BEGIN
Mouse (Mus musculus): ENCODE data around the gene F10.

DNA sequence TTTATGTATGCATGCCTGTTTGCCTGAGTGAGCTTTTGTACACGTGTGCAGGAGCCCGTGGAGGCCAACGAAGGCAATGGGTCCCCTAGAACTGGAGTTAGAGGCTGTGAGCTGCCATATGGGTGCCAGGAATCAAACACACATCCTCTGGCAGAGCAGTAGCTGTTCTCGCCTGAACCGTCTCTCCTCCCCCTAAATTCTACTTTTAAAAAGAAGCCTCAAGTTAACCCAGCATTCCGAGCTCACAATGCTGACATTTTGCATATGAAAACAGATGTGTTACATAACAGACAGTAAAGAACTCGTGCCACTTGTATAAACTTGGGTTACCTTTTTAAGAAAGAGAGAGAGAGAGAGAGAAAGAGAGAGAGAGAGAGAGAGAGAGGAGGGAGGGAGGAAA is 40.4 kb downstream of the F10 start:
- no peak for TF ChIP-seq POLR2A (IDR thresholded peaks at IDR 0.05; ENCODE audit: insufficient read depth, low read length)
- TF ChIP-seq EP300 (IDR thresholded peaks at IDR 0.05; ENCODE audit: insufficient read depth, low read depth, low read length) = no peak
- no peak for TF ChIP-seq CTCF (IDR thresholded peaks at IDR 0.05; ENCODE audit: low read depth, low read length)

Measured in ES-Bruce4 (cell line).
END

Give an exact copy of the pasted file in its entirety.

Mouse (Mus musculus): ENCODE data around the gene F10.

DNA sequence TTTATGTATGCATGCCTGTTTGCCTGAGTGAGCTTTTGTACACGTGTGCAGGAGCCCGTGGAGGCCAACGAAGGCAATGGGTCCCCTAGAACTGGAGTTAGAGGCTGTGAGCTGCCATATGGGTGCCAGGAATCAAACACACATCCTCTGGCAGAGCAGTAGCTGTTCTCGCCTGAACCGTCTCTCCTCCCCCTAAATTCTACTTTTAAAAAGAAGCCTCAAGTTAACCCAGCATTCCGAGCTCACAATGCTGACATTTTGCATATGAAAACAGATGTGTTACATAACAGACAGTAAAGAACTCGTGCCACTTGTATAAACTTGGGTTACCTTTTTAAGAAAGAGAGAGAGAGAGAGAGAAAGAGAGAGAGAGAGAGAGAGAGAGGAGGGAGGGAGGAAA is 40.4 kb downstream of the F10 start:
- no peak for TF ChIP-seq POLR2A (IDR thresholded peaks at IDR 0.05; ENCODE audit: insufficient read depth, low read length)
- TF ChIP-seq EP300 (IDR thresholded peaks at IDR 0.05; ENCODE audit: insufficient read depth, low read depth, low read length) = no peak
- no peak for TF ChIP-seq CTCF (IDR thresholded peaks at IDR 0.05; ENCODE audit: low read depth, low read length)

Measured in ES-Bruce4 (cell line).